Be Careful What You Ask For (or at least how you ask it)!

Over the last few days two very good friends of mine–on two separate occasions–made the following statement: Sometimes I just look at myself and ask, ‘How did I get here?’

For the first friend, her focus was on weight. She had previously identified herself as a jock and an athlete; however, as she’s developed her professional identity, which is for the most part sedentary, she has put on a few pounds. She’s been struggling with this for at least five years.

For the second friend, her focus was more on life in general; though, she too, also struggles with her weight.

One of the things that I have learned through my studies as a social psychologist, as well as listening to coaching programs, is that when you ask yourself a question, your brain will provide you with an answer, even if it’s only subconscious. Try it. What day is it? You automatically know: it’s Friday. What color is the sky? Without looking, the brain supplies the answer: it’s blue. However, the brain is like a computer, or a really basic search engine: the quality of the answers it supplies are dependent upon the quality of the questions you ask!

And why is this important? When you’re unhappy about the state of the world (or your body) and you ask, “How did I get here? Or what happened to me?” your brain will provide you with the answer. And if you’re disgruntled about where you are, inevitably the brain will start cataloging all of the setbacks, all of the mistakes, all of the bad decisions, it may even provide you with a couple of new labels, which is the last thing you need.

So instead of asking, “How did I get here?” I would challenge my friends, and whoever else might be in the habit of asking themselves bad questions to try the following: Instead of asking “How did I get here?” ask “How do I change this?” Instead of asking “What did I do wrong” ask “How do I make this situation better?” Instead of “How could I have done this to myself?” try “How can I reach and maintain my goals?” or better yet, “How can I get the body or the life that I really want?” Because just as your brain searches for the answers about what you did wrong, it also has (or will find) the answers on what you can do right.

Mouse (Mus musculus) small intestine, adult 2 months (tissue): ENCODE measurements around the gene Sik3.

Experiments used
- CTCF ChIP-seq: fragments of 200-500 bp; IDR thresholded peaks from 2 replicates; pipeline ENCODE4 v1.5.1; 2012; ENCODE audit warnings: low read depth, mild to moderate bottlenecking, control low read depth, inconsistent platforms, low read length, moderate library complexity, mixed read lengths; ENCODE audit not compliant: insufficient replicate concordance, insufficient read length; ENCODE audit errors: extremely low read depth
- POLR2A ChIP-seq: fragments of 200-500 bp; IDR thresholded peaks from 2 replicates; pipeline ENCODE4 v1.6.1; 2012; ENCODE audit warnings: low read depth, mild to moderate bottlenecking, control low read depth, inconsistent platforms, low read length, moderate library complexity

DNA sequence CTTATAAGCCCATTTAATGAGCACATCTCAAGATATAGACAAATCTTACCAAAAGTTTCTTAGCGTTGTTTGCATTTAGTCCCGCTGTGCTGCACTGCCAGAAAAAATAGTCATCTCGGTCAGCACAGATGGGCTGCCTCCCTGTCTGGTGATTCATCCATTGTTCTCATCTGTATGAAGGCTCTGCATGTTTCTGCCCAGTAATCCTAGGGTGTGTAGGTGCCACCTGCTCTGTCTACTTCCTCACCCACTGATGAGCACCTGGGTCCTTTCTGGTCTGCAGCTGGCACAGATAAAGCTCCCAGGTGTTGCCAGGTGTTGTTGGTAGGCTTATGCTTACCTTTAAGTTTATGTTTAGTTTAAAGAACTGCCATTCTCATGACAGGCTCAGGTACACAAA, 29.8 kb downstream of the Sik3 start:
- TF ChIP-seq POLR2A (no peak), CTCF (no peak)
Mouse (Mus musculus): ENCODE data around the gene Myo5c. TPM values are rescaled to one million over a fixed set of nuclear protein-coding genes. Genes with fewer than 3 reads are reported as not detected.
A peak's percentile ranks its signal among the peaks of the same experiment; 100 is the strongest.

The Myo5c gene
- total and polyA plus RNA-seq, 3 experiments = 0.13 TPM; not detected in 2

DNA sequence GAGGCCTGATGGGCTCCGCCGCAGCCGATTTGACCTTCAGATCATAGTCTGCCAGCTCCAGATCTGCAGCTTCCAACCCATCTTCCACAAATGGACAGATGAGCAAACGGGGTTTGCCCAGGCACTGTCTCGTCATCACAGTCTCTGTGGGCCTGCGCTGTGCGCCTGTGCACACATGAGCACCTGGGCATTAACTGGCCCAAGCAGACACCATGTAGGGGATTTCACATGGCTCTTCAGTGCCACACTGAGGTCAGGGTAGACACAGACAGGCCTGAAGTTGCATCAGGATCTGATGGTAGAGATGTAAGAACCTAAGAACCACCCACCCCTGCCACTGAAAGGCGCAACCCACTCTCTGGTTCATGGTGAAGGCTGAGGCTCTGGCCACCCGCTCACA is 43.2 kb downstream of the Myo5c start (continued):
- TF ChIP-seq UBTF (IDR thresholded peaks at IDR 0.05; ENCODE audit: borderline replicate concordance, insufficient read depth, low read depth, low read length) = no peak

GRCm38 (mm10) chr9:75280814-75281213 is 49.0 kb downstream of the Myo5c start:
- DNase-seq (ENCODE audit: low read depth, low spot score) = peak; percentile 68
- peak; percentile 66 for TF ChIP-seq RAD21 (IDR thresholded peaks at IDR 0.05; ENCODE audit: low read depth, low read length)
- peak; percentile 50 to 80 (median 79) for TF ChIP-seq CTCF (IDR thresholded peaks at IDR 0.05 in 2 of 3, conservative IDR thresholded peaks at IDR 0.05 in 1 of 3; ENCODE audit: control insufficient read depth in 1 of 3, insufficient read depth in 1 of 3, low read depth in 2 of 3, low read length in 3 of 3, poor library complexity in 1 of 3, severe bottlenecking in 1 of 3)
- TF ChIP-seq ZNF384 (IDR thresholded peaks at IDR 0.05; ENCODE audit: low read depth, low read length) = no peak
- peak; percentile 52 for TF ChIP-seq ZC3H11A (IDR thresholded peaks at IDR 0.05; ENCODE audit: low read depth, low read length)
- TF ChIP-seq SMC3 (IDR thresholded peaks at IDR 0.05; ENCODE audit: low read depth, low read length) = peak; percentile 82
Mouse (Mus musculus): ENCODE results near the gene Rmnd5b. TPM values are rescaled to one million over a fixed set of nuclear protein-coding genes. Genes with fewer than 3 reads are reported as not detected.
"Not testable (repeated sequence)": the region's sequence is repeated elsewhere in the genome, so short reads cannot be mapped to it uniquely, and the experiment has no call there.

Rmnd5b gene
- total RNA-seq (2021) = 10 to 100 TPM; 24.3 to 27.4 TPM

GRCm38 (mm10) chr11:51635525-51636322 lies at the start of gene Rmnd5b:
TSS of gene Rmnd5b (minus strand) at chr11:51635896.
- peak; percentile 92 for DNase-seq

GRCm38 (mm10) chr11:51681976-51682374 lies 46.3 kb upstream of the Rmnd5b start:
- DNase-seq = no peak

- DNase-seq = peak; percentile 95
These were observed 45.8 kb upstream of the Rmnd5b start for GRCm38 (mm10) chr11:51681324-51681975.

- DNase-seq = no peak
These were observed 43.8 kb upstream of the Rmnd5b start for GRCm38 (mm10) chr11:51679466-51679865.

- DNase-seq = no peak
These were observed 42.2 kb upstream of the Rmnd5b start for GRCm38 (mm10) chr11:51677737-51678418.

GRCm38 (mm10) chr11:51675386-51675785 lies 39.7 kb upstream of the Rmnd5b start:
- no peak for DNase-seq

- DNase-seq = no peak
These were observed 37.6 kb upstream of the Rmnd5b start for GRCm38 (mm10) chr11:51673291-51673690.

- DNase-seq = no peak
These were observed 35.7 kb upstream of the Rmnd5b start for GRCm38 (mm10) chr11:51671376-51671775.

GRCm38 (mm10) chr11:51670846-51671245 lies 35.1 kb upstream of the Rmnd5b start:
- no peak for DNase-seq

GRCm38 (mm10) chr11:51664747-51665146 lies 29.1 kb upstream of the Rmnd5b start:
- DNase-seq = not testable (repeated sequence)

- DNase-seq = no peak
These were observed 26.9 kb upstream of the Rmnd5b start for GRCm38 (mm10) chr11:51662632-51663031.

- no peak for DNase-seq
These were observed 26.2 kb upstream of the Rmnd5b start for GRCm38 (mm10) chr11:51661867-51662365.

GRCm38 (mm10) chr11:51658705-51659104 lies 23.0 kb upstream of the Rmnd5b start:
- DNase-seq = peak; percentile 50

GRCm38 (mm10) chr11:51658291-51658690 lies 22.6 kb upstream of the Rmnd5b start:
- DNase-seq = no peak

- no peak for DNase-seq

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1 comment so far

  1. Charles on

    This is a particularly powerful bit of wisdom.

    It is similar to the “sunk cost” concept. If you are driving a 1992 Corolla with 185,000 miles on it and your mechanic has just informed you that $1500 worth of transmission work is needed, you will probably think twice about whether to pay up or start looking for a trade-up. You could tally up all the money you have spent during the years you have owned the car, decide that it was really stupid to spend that much on a car that is now worth $1800, and it would be even more stupid to spend another $1500. The truth is that getting rid of the car now will not cause any of the $25,000 you have spent in the past to be refunded. Your actions and decisions can only affect the future; everything you have spend (and done) in the past is sunk cost.

    Instead estimate how large the down payment and monthly payments would be on your replacement vehicle, ahow much repair coswt might be on it, and how much you would enjoy having a sleek new Forester. $1500 to drive the Corolla a few more months, or $??,??? to trade up?

    Don’t even consider sunk cost, it won’t help.


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